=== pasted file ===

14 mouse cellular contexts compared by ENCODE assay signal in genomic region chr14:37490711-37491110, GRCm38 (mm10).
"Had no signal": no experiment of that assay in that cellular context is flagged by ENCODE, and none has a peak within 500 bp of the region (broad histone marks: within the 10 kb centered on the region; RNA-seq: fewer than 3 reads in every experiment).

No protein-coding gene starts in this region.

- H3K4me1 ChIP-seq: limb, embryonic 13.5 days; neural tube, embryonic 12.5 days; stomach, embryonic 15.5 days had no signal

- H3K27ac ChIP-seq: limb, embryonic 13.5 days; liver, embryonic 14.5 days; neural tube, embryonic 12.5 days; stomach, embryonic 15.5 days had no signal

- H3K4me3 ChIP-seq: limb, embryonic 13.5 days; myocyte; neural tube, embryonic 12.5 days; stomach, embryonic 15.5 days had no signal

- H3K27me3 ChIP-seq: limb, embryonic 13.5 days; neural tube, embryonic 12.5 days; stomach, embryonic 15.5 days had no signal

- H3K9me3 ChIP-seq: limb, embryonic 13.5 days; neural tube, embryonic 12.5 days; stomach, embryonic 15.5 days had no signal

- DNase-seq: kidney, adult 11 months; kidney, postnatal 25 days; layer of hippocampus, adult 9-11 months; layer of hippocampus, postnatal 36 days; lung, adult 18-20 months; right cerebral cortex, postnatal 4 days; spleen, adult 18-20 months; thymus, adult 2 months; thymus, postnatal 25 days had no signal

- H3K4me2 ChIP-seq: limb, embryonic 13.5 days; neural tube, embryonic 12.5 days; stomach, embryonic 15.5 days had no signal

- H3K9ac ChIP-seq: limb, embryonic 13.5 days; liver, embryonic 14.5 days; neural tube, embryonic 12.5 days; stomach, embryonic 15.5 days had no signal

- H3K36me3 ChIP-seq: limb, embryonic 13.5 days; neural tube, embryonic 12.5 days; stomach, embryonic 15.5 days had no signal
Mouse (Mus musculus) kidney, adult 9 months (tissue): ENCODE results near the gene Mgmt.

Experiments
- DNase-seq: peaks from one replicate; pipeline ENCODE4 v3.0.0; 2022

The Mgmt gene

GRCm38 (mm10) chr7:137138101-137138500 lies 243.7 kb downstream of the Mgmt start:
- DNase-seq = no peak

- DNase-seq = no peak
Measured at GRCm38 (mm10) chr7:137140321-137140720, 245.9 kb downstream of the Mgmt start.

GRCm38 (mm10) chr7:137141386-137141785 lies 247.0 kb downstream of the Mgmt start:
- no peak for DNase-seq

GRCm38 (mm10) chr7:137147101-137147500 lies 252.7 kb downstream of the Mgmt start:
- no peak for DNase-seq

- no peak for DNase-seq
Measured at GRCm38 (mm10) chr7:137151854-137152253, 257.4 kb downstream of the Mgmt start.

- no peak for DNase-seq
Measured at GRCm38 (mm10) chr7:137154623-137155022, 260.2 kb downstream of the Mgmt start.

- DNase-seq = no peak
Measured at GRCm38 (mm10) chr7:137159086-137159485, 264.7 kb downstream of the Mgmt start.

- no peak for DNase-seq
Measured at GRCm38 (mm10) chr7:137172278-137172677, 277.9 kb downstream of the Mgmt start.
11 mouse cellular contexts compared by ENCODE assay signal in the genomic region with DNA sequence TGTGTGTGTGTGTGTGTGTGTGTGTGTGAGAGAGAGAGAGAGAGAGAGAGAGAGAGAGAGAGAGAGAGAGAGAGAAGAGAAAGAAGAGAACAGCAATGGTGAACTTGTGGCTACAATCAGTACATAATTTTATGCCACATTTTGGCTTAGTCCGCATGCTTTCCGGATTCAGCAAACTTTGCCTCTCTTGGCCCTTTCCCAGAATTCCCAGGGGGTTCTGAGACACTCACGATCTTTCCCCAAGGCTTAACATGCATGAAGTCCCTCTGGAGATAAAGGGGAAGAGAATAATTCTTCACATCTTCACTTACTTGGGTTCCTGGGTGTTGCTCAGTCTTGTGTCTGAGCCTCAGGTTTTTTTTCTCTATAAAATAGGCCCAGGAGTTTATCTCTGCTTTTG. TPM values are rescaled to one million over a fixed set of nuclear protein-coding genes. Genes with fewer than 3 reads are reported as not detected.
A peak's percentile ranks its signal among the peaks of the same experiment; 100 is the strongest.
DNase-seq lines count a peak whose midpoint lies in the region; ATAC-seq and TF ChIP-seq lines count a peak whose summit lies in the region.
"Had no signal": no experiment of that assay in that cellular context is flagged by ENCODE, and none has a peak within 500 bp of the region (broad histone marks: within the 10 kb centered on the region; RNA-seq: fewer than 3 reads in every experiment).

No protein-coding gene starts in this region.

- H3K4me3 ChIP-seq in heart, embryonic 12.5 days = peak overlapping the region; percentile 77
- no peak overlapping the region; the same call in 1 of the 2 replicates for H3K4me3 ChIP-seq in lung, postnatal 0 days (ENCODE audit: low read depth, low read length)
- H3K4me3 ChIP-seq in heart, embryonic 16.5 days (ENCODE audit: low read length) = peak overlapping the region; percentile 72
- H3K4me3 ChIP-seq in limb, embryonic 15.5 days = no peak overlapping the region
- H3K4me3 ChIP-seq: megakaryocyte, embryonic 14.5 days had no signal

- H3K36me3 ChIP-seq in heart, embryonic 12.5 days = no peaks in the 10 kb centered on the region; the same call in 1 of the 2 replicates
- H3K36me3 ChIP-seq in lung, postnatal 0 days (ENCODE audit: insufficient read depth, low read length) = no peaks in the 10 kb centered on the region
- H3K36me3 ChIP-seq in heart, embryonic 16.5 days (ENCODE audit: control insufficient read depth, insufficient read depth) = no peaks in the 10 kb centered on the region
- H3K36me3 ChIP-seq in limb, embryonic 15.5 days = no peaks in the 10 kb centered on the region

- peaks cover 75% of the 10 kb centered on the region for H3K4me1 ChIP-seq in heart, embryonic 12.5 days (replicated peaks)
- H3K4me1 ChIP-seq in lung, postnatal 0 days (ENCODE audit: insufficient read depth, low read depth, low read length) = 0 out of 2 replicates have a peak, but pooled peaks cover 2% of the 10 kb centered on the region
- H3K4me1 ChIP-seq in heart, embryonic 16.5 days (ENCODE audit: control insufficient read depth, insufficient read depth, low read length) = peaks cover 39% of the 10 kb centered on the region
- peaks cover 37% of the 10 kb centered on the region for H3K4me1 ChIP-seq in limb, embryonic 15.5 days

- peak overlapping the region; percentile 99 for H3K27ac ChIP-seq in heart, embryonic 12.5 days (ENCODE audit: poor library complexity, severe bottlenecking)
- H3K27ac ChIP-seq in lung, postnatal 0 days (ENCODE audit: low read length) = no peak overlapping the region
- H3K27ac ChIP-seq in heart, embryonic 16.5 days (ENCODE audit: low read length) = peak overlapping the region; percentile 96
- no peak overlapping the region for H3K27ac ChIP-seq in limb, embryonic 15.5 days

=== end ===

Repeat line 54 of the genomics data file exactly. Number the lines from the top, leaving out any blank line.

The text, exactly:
- no peak overlapping the region for H3K27ac ChIP-seq in limb, embryonic 15.5 days